And while this sounds like more security company hype, on first glance at least it looks like they may have a point.
The core antivirus engine is a compact and ultra-lightweight cloud-based affair, which makes smart choices about the files it checks to minimise scan times. Webroot say this means system scans will typically be under two minutes, something that we confirmed (they were closer to 30 seconds on our test PC). And the program is very careful about its use of RAM: we found it peaked at around 50MB when scanning, and when idle was closer to 5MB (private working set).
Yet despite this compact framework, there are still plenty of useful features to be found here.
Webroot SecureAnywhere AntiVirus 2012 ($39.95) provides real-time protection, on-demand and scheduled scanning, some browsing protection, a sandbox, the ability to prevent malware from changing your settings, and more.
Webroot SecureAnywhere Essentials 2012 ($59.95) takes that core package and adds a firewall, privacy tools, a phishing filter, and 2GB of online server space to use for file synchronisation or basic backups.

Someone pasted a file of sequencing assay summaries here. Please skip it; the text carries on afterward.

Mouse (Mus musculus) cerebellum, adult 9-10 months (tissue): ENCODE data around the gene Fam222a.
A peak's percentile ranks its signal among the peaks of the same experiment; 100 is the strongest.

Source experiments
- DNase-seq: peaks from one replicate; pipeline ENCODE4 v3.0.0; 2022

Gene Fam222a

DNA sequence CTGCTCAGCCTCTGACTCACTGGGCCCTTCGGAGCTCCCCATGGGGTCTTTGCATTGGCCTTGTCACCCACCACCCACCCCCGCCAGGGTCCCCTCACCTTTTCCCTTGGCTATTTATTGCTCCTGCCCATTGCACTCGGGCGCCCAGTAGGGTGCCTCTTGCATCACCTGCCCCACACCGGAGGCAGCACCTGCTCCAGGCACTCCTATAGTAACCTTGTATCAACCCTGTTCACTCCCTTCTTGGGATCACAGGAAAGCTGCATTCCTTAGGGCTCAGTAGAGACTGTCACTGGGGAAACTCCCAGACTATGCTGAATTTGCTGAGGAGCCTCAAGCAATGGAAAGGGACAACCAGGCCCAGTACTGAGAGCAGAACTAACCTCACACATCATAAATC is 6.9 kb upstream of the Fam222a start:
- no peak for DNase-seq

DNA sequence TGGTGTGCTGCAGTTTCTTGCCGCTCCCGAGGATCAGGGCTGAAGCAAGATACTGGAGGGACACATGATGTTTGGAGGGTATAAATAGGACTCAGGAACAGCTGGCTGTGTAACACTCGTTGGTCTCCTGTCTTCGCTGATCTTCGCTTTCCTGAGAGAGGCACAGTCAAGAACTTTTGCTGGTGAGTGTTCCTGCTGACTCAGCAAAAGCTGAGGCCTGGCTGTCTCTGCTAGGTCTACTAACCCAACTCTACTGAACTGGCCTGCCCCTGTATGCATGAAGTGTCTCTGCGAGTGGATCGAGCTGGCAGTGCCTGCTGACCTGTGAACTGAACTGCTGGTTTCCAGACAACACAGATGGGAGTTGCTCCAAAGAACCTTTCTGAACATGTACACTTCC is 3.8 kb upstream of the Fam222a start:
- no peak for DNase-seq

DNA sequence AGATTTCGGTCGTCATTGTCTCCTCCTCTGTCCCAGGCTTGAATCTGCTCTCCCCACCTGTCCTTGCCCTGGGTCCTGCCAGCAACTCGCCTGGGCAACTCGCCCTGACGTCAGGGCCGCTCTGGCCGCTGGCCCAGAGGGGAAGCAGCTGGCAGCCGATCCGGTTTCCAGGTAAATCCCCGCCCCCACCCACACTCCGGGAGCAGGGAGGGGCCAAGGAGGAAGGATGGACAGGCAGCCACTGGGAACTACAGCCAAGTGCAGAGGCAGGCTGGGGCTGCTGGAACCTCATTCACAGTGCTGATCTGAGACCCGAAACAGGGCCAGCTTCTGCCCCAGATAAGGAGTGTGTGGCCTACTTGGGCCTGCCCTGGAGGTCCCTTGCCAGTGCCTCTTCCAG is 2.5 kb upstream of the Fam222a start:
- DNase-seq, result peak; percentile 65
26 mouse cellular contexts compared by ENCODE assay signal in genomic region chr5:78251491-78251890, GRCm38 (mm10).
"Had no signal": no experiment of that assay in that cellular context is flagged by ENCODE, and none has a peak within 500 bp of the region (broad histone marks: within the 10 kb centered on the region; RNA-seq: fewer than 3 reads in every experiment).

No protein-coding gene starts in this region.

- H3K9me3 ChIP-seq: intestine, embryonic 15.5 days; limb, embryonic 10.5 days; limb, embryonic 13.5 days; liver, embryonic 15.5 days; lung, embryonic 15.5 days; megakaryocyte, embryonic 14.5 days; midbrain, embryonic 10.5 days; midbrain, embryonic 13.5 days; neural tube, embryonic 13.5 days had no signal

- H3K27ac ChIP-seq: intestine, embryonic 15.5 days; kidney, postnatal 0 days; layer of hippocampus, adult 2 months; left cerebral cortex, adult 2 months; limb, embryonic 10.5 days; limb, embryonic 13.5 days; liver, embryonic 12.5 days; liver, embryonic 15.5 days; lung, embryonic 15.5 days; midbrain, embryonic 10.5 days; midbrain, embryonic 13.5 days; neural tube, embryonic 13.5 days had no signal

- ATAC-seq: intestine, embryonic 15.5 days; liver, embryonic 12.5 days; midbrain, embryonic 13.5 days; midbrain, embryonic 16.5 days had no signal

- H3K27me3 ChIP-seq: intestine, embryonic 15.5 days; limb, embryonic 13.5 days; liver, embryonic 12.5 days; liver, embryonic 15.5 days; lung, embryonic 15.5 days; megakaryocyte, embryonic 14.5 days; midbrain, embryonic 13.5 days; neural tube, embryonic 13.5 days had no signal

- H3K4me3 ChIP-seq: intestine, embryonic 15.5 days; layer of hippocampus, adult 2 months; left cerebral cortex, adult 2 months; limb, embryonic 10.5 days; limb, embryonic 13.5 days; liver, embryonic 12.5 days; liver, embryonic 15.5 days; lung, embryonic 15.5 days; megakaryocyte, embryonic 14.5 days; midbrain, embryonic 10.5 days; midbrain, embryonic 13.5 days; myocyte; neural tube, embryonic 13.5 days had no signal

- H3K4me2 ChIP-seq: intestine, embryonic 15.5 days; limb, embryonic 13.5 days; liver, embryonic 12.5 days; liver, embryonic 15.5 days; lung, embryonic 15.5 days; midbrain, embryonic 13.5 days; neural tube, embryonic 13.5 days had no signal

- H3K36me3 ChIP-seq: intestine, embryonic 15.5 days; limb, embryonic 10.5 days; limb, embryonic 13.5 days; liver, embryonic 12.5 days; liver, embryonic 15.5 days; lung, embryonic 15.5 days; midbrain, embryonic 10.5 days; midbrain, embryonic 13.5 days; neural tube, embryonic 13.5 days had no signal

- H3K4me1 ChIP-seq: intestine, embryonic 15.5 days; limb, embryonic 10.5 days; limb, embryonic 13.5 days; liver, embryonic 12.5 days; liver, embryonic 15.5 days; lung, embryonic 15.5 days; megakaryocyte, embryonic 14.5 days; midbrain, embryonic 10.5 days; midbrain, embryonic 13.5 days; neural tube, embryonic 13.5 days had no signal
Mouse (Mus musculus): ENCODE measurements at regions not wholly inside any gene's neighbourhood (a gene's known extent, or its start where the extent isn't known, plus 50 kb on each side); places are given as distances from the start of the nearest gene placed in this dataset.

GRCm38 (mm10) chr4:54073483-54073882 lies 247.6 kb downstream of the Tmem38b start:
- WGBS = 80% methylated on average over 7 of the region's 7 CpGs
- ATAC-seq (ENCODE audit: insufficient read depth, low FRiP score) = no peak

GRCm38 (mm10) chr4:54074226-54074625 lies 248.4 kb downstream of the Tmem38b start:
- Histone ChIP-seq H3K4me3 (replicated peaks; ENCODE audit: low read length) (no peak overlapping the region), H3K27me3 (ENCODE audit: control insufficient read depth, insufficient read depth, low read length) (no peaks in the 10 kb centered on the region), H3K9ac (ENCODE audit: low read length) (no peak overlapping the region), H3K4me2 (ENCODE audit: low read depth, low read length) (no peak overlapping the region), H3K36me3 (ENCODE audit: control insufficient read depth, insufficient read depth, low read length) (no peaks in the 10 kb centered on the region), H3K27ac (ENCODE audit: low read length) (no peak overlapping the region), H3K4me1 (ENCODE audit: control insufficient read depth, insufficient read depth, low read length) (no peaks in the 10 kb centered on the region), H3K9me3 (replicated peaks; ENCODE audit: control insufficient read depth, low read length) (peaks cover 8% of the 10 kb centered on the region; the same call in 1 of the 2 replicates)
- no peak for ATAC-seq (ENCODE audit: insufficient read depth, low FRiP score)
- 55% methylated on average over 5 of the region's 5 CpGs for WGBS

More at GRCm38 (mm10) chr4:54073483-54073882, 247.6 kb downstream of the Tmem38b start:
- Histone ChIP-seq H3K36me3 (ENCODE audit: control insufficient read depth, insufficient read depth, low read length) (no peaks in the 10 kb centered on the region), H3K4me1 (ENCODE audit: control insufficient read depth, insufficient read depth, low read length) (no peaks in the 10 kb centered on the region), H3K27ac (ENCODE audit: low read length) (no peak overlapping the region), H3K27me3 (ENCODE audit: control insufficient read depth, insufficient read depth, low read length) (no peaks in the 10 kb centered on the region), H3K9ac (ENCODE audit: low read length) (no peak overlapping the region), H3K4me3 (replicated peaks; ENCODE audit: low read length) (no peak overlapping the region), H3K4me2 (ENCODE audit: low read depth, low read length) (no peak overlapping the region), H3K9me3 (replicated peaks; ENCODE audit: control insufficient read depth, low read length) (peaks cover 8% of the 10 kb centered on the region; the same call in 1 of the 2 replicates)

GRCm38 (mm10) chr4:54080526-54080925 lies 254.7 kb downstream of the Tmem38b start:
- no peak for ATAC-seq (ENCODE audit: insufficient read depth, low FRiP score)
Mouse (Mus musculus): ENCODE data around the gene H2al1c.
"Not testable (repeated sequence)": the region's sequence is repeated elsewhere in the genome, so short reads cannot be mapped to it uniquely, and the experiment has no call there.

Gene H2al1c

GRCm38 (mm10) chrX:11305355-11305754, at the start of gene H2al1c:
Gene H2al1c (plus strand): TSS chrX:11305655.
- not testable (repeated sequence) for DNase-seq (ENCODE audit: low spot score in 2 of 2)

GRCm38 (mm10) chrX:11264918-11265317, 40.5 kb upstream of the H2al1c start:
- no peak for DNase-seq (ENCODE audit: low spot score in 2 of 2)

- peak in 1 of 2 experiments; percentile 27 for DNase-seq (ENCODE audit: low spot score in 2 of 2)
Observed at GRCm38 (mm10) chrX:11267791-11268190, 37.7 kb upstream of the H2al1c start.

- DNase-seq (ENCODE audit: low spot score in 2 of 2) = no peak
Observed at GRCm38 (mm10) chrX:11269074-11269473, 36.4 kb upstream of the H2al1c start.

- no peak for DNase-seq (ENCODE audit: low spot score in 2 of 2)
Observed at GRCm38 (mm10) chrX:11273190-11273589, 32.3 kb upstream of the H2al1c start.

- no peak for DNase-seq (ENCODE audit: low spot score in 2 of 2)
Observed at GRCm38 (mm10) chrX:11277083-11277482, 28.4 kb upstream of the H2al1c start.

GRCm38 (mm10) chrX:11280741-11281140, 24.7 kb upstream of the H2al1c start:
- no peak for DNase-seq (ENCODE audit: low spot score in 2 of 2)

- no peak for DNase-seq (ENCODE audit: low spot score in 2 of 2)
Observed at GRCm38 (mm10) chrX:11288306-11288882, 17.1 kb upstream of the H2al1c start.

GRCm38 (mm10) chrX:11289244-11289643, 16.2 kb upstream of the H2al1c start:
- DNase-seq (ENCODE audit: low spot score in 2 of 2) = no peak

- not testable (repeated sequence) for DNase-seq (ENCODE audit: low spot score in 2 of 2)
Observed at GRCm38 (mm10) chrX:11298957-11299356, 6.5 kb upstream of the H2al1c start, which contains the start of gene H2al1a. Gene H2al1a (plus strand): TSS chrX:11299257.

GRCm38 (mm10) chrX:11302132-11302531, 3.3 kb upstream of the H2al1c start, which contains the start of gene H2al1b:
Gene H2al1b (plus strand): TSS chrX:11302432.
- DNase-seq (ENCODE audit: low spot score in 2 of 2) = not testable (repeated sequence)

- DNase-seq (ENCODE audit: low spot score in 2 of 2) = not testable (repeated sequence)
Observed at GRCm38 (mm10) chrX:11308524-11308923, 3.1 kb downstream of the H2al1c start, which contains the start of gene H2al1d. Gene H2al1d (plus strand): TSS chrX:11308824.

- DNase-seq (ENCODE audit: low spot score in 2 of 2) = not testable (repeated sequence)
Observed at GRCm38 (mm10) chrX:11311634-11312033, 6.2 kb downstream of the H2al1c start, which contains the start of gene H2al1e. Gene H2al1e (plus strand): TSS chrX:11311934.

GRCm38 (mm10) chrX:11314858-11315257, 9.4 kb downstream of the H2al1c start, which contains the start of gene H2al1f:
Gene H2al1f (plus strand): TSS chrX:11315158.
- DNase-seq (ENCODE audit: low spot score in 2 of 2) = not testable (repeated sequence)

And the high-end package, Webroot SecureAnywhere Complete 2012 ($79.95) further adds password management, extends your online backup space to 10GB, and perhaps most importantly, offers additional security packages for both iOS and Android devices. These will variously scan your apps for threats, block dangerous website and secure your online transactions, and if you’ve a 3 or 4G device can also try to locate a lost device, and even wipe it remotely.
The SecureAnywhere range is lacking in a few areas. In particular, there’s no spam filter or parental controls, which can leave the programs looking a little expensive.
Still, if you’re tired of your system being weighed down by bloated security suites then there’s plenty to like here. All the packages really are fast and lightweight, and for the most part you’ll be able to use your system without knowing they’re running.
What’s more, both SecureAnywhere Essentials 2012 and SecureAnywhere Complete 2012 actually are licensed for installation on up to 3 PCs, so if you’ll use all those, and perhaps the mobile security features, then the price begins to look much more reasonable.
Either way, SecureAnywhere represents a major and very interesting revamp of the Webroot range, and is definitely worth a closer look. Trial versions of all three SecureAnywhere packages are available now.
This article originally appeared at softwarecrew.co.uk